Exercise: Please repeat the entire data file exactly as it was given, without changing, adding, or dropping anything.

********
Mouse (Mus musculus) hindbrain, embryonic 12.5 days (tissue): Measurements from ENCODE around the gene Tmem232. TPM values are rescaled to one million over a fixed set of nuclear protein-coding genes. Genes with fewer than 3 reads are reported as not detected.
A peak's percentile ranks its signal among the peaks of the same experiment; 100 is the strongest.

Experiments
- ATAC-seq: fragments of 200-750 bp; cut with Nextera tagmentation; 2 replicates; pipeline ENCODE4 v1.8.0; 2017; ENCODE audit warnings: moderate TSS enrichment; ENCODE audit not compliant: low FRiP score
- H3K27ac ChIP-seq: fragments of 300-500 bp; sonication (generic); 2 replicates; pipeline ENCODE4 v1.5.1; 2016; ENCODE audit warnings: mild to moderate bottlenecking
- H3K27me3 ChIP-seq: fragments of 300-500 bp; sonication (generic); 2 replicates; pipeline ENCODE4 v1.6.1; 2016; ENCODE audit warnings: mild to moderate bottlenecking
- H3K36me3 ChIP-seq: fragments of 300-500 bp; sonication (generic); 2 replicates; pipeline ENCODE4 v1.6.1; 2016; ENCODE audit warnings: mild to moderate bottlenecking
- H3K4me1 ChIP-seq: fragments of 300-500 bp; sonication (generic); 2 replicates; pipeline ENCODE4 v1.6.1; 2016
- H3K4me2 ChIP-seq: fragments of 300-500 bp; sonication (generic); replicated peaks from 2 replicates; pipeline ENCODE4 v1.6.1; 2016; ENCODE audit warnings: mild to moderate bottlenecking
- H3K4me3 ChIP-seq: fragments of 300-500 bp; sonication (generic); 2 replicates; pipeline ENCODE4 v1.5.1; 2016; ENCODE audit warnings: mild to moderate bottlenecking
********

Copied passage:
Mouse (Mus musculus) hindbrain, embryonic 12.5 days (tissue): Measurements from ENCODE around the gene Tmem232. TPM values are rescaled to one million over a fixed set of nuclear protein-coding genes. Genes with fewer than 3 reads are reported as not detected.
A peak's percentile ranks its signal among the peaks of the same experiment; 100 is the strongest.

Experiments
- ATAC-seq: fragments of 200-750 bp; cut with Nextera tagmentation; 2 replicates; pipeline ENCODE4 v1.8.0; 2017; ENCODE audit warnings: moderate TSS enrichment; ENCODE audit not compliant: low FRiP score
- H3K27ac ChIP-seq: fragments of 300-500 bp; sonication (generic); 2 replicates; pipeline ENCODE4 v1.5.1; 2016; ENCODE audit warnings: mild to moderate bottlenecking
- H3K27me3 ChIP-seq: fragments of 300-500 bp; sonication (generic); 2 replicates; pipeline ENCODE4 v1.6.1; 2016; ENCODE audit warnings: mild to moderate bottlenecking
- H3K36me3 ChIP-seq: fragments of 300-500 bp; sonication (generic); 2 replicates; pipeline ENCODE4 v1.6.1; 2016; ENCODE audit warnings: mild to moderate bottlenecking
- H3K4me1 ChIP-seq: fragments of 300-500 bp; sonication (generic); 2 replicates; pipeline ENCODE4 v1.6.1; 2016
- H3K4me2 ChIP-seq: fragments of 300-500 bp; sonication (generic); replicated peaks from 2 replicates; pipeline ENCODE4 v1.6.1; 2016; ENCODE audit warnings: mild to moderate bottlenecking
- H3K4me3 ChIP-seq: fragments of 300-500 bp; sonication (generic); 2 replicates; pipeline ENCODE4 v1.5.1; 2016; ENCODE audit warnings: mild to moderate bottlenecking